The distance from Capua to Terracina is about seventy Roman miles. At the third mile, the road crossed the river Vulturnus at Casilinum, a town then falling into decay. Fifteen miles further it crossed the river Savo, by what was then called the Campanian Bridge. Thence, after three miles, it came to Sinuessa on the sea, which in St. Paul’s day was reckoned the first town in Latium. But the old rich Campania extended further to the northward, including the vine-clad hills of the famous Falernian district through which we pass, after crossing the Savo. The last of these hills (where the vines may be seen trained on elms, as of old) is the range of Massicus, which stretches from the coast towards the Apennines, and finally shuts out from the traveller, as he descends on the farther side, all the prospect of Vesuvius and the coast near Puteoli. At that season, both vines and elms would have a winterly appearance. But the traces of spring would be visible in the willows; among which the Liris flows in many silent windings—from the birthplace of Marius in the mountains—to the city and the swamps by the sea, which the ferocity of his mature life has rendered illustrious. After leaving Minturnæ, the Appian Way passes on to another place, which has different associations with the later years of the Republic. We speak of Formiæ, with its long street by the shore of its beautiful bay, and with its villas on the sea side and above it; among which was one of Cicero’s favourite retreats from the turmoil of the political world, and where at last he fell by the hand of assassins. Many a lectica, or palanquin, such as that in which he was reclining when overtaken by his murderers, may have been met by St. Paul in his progress,—with other carriages, with which the road would become more and more crowded,—the cisium, or light cabriolet, of some gay reveller, on his way to Baiæ,—or the four-wheeled rheda, full of the family of some wealthy senator quitting the town for the country. At no great distance from Formiæ the road left the sea again, and passed, where the substructions of it still remain, through the defiles of the Cæcuban hills, with their stony but productive vineyards. Thence the traveller looked down upon the plain of Fundi, which retreats like a bay into the mountains, with the low lake of Amyclæ between the town and the sea. Through the capricious care, with which time has preserved in one place what is lost in another, the pavement of the ancient way is still the street of this, the most northerly town of the Neapolitan kingdom in this direction. We have now in front of us the mountain line, which is both the frontier of the Papal states, and the natural division of the Apostle’s journey from Capua to Rome. Where it reaches the coast, in bold limestone precipices, there Anxur was situated, with its houses and temples high above the sea.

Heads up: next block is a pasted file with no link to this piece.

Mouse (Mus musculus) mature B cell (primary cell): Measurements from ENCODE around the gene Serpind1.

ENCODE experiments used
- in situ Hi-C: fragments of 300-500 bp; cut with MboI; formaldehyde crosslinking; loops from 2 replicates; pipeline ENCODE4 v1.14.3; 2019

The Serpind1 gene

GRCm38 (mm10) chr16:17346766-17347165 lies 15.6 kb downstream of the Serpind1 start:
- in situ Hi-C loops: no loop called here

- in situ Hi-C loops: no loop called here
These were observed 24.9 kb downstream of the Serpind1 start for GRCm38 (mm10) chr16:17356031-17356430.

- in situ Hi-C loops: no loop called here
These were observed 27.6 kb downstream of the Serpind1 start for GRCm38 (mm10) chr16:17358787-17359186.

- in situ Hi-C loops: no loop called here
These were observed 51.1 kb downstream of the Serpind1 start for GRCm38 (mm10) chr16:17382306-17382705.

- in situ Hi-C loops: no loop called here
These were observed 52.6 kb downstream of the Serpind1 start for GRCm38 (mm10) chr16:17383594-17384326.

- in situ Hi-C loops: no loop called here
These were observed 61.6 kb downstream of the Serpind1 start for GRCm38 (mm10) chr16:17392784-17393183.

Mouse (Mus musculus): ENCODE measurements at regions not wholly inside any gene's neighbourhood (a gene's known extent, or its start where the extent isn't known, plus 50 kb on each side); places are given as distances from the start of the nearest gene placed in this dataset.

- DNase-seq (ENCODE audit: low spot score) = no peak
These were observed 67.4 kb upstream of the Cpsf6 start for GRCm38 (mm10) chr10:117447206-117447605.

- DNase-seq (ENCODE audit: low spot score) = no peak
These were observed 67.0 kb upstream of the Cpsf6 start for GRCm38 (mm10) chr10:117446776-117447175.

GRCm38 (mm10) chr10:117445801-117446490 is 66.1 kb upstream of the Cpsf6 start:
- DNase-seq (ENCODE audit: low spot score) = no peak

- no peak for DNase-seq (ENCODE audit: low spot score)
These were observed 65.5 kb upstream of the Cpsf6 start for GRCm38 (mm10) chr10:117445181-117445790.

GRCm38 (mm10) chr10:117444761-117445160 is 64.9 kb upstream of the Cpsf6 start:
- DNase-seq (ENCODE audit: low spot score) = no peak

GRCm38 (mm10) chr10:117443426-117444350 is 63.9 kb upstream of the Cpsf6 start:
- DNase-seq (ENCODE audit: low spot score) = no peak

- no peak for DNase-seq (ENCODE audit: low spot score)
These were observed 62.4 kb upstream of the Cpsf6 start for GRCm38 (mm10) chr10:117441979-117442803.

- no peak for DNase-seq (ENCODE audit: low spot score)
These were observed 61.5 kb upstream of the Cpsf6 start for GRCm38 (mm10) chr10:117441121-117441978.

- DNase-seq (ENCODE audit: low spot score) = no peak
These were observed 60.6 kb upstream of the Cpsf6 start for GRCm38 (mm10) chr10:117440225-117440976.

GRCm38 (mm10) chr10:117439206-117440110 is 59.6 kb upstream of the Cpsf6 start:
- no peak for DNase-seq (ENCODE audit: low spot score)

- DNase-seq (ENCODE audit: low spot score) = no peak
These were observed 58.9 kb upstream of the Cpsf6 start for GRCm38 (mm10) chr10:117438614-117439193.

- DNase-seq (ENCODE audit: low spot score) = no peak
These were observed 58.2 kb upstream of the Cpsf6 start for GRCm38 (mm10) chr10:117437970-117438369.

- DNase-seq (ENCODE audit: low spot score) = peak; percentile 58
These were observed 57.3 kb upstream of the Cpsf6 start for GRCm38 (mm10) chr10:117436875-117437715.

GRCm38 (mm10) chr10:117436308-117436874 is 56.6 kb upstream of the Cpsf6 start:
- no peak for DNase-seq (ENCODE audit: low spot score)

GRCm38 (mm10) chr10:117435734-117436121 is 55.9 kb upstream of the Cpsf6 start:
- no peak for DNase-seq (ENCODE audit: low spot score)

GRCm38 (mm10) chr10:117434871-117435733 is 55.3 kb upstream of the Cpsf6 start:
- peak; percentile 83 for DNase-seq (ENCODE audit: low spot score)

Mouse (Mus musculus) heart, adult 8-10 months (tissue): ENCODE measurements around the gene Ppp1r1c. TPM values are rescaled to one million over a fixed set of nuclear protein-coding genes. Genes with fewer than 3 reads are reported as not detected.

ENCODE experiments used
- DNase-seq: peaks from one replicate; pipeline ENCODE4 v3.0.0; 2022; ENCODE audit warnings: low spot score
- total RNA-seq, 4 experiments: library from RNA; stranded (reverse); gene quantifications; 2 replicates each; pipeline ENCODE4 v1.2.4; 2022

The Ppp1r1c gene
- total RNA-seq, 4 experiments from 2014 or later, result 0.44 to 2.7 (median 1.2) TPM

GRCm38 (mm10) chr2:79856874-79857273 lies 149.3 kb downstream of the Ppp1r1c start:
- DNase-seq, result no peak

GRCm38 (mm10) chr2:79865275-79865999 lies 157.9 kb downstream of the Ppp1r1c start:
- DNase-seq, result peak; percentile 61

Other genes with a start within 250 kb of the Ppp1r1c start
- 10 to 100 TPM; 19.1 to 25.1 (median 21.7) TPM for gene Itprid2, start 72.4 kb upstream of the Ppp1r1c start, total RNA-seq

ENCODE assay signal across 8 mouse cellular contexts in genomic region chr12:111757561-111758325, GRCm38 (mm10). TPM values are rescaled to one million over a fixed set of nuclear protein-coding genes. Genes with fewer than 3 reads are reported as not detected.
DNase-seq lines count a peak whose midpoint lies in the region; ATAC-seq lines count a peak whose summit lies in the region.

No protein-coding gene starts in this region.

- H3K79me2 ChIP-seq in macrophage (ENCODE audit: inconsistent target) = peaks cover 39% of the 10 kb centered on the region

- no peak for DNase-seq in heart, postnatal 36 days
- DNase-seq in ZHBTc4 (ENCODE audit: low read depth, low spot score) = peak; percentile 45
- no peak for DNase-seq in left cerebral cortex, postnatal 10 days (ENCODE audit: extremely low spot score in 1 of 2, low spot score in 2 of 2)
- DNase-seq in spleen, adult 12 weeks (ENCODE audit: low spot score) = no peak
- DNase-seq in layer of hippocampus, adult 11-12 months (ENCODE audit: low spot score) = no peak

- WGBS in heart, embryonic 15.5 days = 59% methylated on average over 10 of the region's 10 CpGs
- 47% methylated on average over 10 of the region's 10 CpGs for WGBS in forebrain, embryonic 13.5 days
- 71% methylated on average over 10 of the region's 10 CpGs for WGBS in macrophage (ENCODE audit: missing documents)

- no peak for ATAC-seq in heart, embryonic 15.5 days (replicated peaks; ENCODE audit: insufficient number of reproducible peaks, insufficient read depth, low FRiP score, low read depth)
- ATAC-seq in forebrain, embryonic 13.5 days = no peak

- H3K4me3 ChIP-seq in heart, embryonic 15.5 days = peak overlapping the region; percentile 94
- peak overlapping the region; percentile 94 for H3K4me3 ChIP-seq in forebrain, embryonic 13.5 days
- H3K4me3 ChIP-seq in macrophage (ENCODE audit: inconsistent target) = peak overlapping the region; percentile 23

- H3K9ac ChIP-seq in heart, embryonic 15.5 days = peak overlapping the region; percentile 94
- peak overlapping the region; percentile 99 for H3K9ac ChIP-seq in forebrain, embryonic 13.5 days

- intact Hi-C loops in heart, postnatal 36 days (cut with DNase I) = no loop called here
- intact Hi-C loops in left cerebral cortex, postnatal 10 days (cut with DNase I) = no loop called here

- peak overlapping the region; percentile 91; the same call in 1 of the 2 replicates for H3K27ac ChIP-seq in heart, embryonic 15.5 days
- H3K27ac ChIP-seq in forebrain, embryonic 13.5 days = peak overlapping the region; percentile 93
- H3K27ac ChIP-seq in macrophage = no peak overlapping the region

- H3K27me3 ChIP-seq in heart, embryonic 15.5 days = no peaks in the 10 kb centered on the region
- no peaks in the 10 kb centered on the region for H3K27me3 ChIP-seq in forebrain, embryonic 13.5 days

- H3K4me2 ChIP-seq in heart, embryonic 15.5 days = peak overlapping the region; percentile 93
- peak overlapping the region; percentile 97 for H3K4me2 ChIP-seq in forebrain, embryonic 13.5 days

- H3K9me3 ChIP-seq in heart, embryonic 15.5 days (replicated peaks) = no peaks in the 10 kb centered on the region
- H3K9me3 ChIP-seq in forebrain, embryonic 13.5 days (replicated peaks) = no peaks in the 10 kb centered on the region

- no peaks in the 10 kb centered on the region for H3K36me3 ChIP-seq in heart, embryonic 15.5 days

After leaving Anxur, the traveller observes the high land retreating again from the coast, and presently finds himself in a wide and remarkable plain, enclosed towards the interior by the sweep of the blue Volscian mountains, and separated by a belt of forest from the sea. Here are the Pomptine marshes,—“the only marshes ever dignified by classic celebrity.” The descriptive lines of the Roman satirist have wonderfully concurred with the continued unhealthiness of the half-drained morass, in preserving a living commentary on that fifteenth verse in the last chapter of the Acts, which exhibits to us one of the most touching passages in the Apostle’s life. A few miles beyond Terracina, where a fountain, grateful to travellers, welled up near the sanctuary of Feronia, was the termination of a canal, which was formed by Augustus for the purpose of draining the marshes, and which continued for twenty miles by the side of the road. Over this distance, travellers had their choice, whether to proceed by barges dragged by mules, or on the pavement of the way itself. It is impossible to know which plan was adopted by Julius and his prisoners. If we suppose the former to have been chosen, we have the aid of Horace’s Satire to enable us to imagine the incidents and the company, in the midst of which the Apostle came, unknown and unfriended, to the corrupt metropolis of the world. And yet he was not so unfriended as he may possibly have thought himself that day, in his progress from Anxur across the watery, unhealthy plain. On the arrival of the party at Appii Forum, which was a town where the mules were unfastened, at the other end of the canal, and is described by the satirist as full of low tavern-keepers and bargemen,—at that meeting-place where travellers from all parts of the Empire had often crossed one another’s path,—on that day, in the motley and vulgar crowd, some of the few Christians who were then in the world, suddenly recognised one another, and emotions of holy joy and thanksgiving sanctified the place of coarse vice and vulgar traffic. The disciples at Rome had heard of the Apostle’s arrival at Puteoli, and hastened to meet him on the way; and the prisoner was startled to recognise some of those among whom he had laboured, and whom he had loved, in the distant cities of the East. Whether Aquila and Priscilla were there it is needless to speculate. Whoever might be the persons, they were brethren in Christ, and their presence would be an instantaneous source of comfort and strength. We have already seen, on other occasions of his life, how the Apostle’s heart was lightened by the presence of his friends.